Medium: Oil on canvas
Size: 31 x 50 cm
Signed: Signed and dated 1840
Comparative works: Versailles, Château and Palace, Gallery of the History of France at the Chateau de Versailles.
The battle of Wertingen of 8 October 1805, in which the French decisively defeated an Austrian army under Lieutenant-Field Marshal Franz-Xaver von Auffenberg, was a key event in the war of the Third Coalition. The campaign ended on the 2nd December with the victory of Austerlitz when Napoleon decisively defeated the combined Austrian and Russian armies, making him the master of central Europe as well as Italy. Napoleon’s brother-in-law, Marshal Joachim Murat and Marshal Jean Lannes, who had served with Napoleon since the Italian campaign in the 1790s, led the French forces at Wertingen. Their army was composed of thirty-four squadrons of Dragoons commanded by Generals Klein and de Beaumont, eight light cavalry squadrons commanded by General Lasalle and eight battalions of grenadiers and three of light infantry under the command of future Marshal Nicolas Oudinot.
The Austrian supreme commander had sent Auffenberg to prepare the way for the bulk of the Austrian army to surround Ulm and prevent the crossing of the Danube. The Austrian forces were, at least in numbers, equally matched although differently disposed – Auffenberg had some twenty battalions, twenty-six squadrons and twenty-four canons but with the last minute addition of several regiments under the command of Lieutenant Field Marshal Maximilien de Baillet the Austrians actually outnumbered the French. By the time the Austrians were in position the French held superior ground and Auffenberg made the fatal error of allowing his forces to be divided so only about 5,500 men faced the entire French army. They were quickly routed with just 319 French killed as against 400 Austrians and 2900 men and six canons captured, losses amounting to half of those engaged on the Austrian side. While one of the minor battles of this campaign it badly affected Austrian morale with their army in retreat and the road open eastwards. Following Austerlitz Napoleon placed Murat on the throne of the newly created Grand Duchy of Berg, his brother Louis was made King of Holland, formerly the United Provinces and in 1807 his youngest brother Jerome was made King of newly formed state, Westphalia, which was given the most liberal and progressive constitution in Europe.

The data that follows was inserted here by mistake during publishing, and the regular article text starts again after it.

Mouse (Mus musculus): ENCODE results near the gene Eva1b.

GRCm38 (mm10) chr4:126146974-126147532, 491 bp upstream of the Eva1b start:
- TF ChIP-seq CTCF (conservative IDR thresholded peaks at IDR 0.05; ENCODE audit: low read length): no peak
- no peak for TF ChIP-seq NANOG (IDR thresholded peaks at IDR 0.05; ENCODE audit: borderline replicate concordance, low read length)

Eugène Lami studied under Baron Gros and learned watercolour techniques from the British artist Bonnington, working along with Horace Vernet on a series of studies of the French cavalry where he acquired his considerable skills as a horse painter. He had a distinguished career as a portraitist, history painter and also produced charming contemporary interior scenes of elegant society. Dying at the age of ninety he could claim friendships with the greatest French artists of the nineteenth century, and as an old man was painted by the impressionist Gustave Cailebotte. Lami was a favourite of Louis-Philippe and a natural choice to join the king’s project to create a museum of French history in the palace of Versailles as well as portray important state events such as the visits of Queen Victoria to both Louis-Philippe and Napoleon III. Queen Victoria was so pleased with the result that she commissioned Lami to paint watercolours of two balls at Buckingham palace now in the royal collection. Lami’s paintings for Versailles are not on the same scale as the paintings in the Hall of Battles and were based on contemporary accounts – the final version of the battle of Wertingen was never completed and is known today only from this sketch.Comparative works: This is a sketch for the finished oil in the Gallery of the history of France at the Chateau de Versailles.